NVFC Experience
~ NVFC
 
NVFC Launches New Virtual Classroom for Online Learning
~ www.nvfc.org
 
Covid-19 Information and Resources for Emergency Responders
~ www.nvfc.org
 
Congress Passes Permanent Extension of Volunteer Responder Incentive Protection Act
~
 
Why Didn't You Winterize?
~ www.winterizeguys.com
 
How Do I Become a Volunteer Firefighter?
~ FireRescue1
 
11 Requirements to Become a Firefighter
~ Sarah Calams, FireRescue1 Associate Editor
 
A Factsheet on Home Fire Prevention
~ U.S. Fire Administration
 
Open Campfire Safety Rules
~ www.PreventWildfireCA.org
 
The Relationship Between Addiction and Emergency Responders
~ Jena Hilliard, AddictionCenter.com
 
Substance Abuse Among Firefighters
~ www.TheRecoveryVillage.com
 
7 Tips On How Firefighters Can Deal With PTSD
~ Stanley Popovich
 
How to Prepare Your Bedroom for a Fire Emergency
~ www.Tuck.com
 
Why Suicide Is Not The Answer For A Firefighter's Personal Struggles
~ Stanley Popovich
 
   
   
   
 
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  A Factsheet on Home Fire Prevention  
  ~ U.S. Fire Administration  
 

More than 4,000 Americans die each year in fires and 20,000 are injured. An overwhelming number of fires occur in the home. There are time-tested ways to prevent and survive a fire. It's not a question of luck. It's a matter of planning ahead.

Every Home Should Have at Least One Working Smoke Alarm

smoke detectorBuy a smoke alarm at any hardware or discount store. It's inexpensive protection for you and your family. Install a smoke alarm on every level of your home. A working smoke alarm can double your chances of survival. Test it monthly, keep it free of dust and replace the battery at least once a year. Smoke alarms themselves should be replaced after ten years of service, or as recommended by the manufacturer

Prevent Electrical Fires

Never overload circuits or extension cords. Do not place cords and wires under rugs, over nails or in high traffic areas. Immediately shut off and unplug appliances that sputter, spark or emit an unusual smell. Have them professionally repaired or replaced.

Use Appliances Wisely

When using appliances follow the manufacturer's safety precautions. Overheating, unusual smells, shorts and sparks are all warning signs that appliances need to be shut off, then replaced or repaired. Unplug appliances when not in use. Use safety caps to cover all unused outlets, especially if there are small children in the home.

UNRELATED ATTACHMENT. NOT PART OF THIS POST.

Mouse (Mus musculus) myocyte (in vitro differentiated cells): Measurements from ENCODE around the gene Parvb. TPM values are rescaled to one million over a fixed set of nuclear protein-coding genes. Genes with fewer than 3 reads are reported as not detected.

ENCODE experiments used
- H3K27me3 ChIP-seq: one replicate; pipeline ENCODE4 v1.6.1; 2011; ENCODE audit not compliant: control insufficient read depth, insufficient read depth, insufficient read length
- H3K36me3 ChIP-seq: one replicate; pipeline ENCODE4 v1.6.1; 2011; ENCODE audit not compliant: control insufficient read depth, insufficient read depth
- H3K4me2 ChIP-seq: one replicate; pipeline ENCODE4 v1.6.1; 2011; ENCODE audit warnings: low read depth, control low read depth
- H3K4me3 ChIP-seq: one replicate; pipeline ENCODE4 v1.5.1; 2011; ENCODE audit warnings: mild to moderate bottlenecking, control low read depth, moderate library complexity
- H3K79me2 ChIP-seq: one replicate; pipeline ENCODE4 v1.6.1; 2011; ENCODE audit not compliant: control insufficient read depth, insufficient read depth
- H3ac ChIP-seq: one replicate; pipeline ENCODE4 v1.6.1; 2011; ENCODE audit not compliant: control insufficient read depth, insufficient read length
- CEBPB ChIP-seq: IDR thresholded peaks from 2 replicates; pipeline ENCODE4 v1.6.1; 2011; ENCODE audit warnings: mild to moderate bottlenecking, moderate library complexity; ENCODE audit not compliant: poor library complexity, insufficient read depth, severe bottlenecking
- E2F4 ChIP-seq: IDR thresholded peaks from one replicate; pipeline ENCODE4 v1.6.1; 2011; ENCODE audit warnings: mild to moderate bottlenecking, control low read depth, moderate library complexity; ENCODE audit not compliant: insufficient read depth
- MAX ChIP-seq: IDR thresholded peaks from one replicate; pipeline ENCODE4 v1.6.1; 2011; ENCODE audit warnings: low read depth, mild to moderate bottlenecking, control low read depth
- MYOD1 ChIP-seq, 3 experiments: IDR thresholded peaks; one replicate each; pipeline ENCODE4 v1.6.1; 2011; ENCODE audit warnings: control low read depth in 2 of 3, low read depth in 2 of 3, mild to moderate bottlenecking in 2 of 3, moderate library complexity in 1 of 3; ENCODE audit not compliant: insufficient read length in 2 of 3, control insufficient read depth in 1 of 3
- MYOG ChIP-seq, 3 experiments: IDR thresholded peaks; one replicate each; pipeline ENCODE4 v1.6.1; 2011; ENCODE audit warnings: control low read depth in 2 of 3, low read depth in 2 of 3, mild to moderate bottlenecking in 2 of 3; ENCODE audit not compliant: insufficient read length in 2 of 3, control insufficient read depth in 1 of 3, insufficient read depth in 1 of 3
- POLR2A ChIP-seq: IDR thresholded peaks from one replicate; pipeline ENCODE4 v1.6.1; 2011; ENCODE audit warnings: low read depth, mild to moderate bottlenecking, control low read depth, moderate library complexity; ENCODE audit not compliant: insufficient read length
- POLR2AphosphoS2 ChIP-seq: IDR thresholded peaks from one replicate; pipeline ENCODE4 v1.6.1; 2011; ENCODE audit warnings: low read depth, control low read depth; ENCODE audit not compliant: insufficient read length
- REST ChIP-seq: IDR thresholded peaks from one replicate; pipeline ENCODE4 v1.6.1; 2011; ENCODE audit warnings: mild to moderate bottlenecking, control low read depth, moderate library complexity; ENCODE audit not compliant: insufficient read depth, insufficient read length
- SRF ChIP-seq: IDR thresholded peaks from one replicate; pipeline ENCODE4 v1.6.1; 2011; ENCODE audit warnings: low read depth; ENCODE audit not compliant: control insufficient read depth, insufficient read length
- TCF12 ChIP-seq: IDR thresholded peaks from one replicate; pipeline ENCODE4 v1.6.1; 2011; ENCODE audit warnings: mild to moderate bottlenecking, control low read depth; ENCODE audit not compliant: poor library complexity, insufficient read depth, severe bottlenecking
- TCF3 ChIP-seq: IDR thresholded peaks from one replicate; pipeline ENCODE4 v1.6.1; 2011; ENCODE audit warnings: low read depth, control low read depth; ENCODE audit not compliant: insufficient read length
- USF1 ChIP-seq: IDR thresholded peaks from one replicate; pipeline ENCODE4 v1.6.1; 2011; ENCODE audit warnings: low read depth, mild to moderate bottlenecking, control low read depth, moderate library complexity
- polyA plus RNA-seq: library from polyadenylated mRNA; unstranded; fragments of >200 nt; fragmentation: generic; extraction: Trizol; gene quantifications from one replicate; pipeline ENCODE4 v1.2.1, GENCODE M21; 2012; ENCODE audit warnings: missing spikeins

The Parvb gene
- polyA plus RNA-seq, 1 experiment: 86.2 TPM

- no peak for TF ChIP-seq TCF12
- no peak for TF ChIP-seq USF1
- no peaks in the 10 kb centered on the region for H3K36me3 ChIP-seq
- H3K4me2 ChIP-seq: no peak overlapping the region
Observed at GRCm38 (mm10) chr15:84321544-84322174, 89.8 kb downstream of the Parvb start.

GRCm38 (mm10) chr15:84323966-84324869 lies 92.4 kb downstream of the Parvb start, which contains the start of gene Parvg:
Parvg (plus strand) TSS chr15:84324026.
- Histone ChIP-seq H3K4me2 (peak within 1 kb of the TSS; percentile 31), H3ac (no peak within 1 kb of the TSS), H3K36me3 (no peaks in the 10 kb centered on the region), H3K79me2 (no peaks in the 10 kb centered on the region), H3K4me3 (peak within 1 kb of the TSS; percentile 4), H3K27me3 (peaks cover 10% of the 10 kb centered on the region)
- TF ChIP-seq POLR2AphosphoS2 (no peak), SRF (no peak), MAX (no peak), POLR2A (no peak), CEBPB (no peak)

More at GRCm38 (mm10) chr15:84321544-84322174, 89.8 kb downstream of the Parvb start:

Alternate Heaters

    space heater
  • Portable heaters need their space. Keep anything combustible at least three feet away.
  • Keep fire in the fireplace. Use fire screens and have your chimney cleaned annually. The creosote buildup can ignite a chimney fire that could easily spread.
  • Kerosene heaters should be used only where approved by authorities. Never use gasoline or camp-stove fuel. Refuel outside and only after the heater has cooled.

Affordable Home Fire Safety Sprinklers

When home fire sprinklers are used with working smoke alarms, your chances of surviving a fire are greatly increased. Sprinklers are affordable — they can increase property value and lower insurance rates

Plan Your Escape

Practice an escape plan from every room in the house. Caution everyone to stay low to the floor when escaping from fire and never to open doors that are hot. Select a location where everyone can meet after escaping the house. Get out then call for help.

Caring for Children

Children under five are naturally curious about fire. Many play with matches and lighters. Tragically, children set over 20,000 house fires every year. Take the mystery out of fire play by teaching your children that fire is a tool, not a toy.

Caring for Older People

Every year over 1,200 senior citizens die in fires. Many of these fire deaths could have been prevented. Seniors are especially vulnerable because many live alone and can't respond quickly

For more information contact:

The U.S. Fire Administration
16825 South Seton Avenue
Emmitsburg, MD 21727

Visit the USFA website:
www.usfa.fema.gov

US Fire Administration Logo


 

 
     
   
 
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